On the expiration of 3 months from lodgement of the accounts and the final return, the company is deemed dissolved. The books and documents of the company and of the liquidator shall be retained for a period of 5 years after the date of dissolution and may be destroyed at the expiration of the period.
The tax implications of liquidation of a company
Understanding the tax issues involved in company liquidation can help ensure a smooth winding up process that optimises financial outcomes and reduces compliance risk.
In the case of voluntary liquidation, key tax considerations include:
- Goods and services tax (GST) – Companies must fulfill all GST obligations, including settling any outstanding liabilities, claiming refunds, filing a final return and cancelling its GST registration.
- Corporate income tax – Companies must ensure all outstanding tax obligations are filed up to the date of liquidation and there are no outstanding tax liabilities. Any outstanding tax matters must be settled before completion of liquidation process.
- Tax losses and carry-forward – To utilise any unabsorbed tax losses brought forward, the company’s ultimate shareholders must remain substantially (50% or more) the same as at the relevant dates. Any remaining unabsorbed tax losses carried forward in the year of liquidation will be disregarded.
Updated rules for financial reporting during liquidation
Inland Revenue Authority of Singapore (IRAS) has recently updated its guidelines for financial reporting during the winding up of a company.
The Insolvency, Restructuring and Dissolution Act 2018 requires liquidators to prepare a declaration detailing the company’s receipts and payments for a period of 12 months after the date of liquidator’s appointment, and every subsequent period of 12 months.
With effect from 1 May 2021, liquidators can use the same 12-month period as their reporting period when preparing these declaration of receipts and payments. This means liquidators no longer need to split receipts and payments based on the calendar year when filing declaration with the IRAS, making for easier reporting.
Common tax pitfalls during liquidation
According to Ade Teo, Senior Manager of Regional Tax Services for BoardRoom Singapore, a common tax pitfall seen in company liquidation is inaccurate record keeping.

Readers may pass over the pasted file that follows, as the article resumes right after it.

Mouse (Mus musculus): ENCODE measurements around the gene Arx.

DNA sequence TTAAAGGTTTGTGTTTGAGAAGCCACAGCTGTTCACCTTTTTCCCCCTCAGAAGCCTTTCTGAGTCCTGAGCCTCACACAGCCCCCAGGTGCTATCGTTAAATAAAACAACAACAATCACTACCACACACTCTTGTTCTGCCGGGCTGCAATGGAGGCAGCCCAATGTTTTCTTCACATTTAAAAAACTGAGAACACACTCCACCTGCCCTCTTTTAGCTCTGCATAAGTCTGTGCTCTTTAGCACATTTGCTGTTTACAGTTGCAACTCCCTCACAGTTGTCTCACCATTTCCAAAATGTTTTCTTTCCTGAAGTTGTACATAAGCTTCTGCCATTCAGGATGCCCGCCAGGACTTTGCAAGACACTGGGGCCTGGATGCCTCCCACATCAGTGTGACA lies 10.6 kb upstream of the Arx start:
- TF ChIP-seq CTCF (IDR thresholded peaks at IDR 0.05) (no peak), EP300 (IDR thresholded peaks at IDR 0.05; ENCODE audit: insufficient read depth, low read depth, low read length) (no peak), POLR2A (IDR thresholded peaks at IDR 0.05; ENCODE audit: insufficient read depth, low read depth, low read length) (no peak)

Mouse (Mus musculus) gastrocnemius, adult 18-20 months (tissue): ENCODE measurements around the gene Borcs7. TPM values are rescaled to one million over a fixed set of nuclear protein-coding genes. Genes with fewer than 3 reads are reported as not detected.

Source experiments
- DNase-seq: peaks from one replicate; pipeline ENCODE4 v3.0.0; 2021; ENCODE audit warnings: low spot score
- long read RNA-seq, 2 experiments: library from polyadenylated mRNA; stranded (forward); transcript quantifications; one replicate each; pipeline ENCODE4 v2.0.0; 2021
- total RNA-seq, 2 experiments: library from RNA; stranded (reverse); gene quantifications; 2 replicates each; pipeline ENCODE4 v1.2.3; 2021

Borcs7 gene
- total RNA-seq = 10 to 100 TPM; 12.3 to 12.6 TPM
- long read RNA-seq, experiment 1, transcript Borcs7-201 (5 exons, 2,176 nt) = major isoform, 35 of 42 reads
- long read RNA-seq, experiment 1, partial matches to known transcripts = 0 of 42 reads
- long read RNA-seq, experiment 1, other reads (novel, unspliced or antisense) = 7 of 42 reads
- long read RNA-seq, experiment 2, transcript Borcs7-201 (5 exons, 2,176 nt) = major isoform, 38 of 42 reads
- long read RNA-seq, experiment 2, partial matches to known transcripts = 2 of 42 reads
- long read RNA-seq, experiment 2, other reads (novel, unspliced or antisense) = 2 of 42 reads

“Some companies do not maintain proper records,” she says.
“Companies without these documents may face challenges in substantiating deduction claims and revenue reporting during liquidation.”
Companies with a history of non-compliance with tax filing obligations may face scrutiny from IRAS during liquidation. For companies that have failed to meet tax filing requirements, IRAS may issue chaser letters or impose late filing penalties.
Taking proactive steps to settle outstanding tax obligations will help ensure a seamless liquidation process.
How to optimise company liquidation in Singapore
Given the complex, time-consuming nature of members’ voluntary liquidation in Singapore, engaging a qualified corporate services team to act as your liquidator can be immensely beneficial. If you are unsure how to close a company in Singapore, a reputable firm specialising in corporate secretarial and tax services can help ensure a smooth, compliant process.
“At BoardRoom, our company secretarial and tax teams work closely together to ensure we obtain tax clearance in the shortest time frame,” says Eunice Hooi, Head of Corporate Secretarial for BoardRoom Singapore.
The company secretary’s role in Singapore liquidation includes supporting you with the following activities:
Meanwhile, tax professionals can help you navigate financial complexities and obtain any tax benefits you’re entitled to.
“It is very important to engage a liquidator who has a wealth of knowledge and knows what steps need to be taken at what point in time,” adds Eunice, who has been appointed as liquidator to support the clients’ members voluntary liquidations.
Having the support of a skilled, experienced corporate services team is especially important for the liquidation of a parent company, where multiple entities are involved.
Streamline the liquidation of your company
In the event that your business needs to close down, confidently navigating the tax issues and process of the liquidation of a company is of utmost importance.
For more than 60 years, BoardRoom has been providing expert liquidation guidance for Asia-Pacific companies of all sizes and industries. We can advise you on the members’ voluntary winding up and help ensure a tax-efficient closure that fully complies with local regulations.
To find out how our local business experts can assist with the liquidation of your company, please contact us.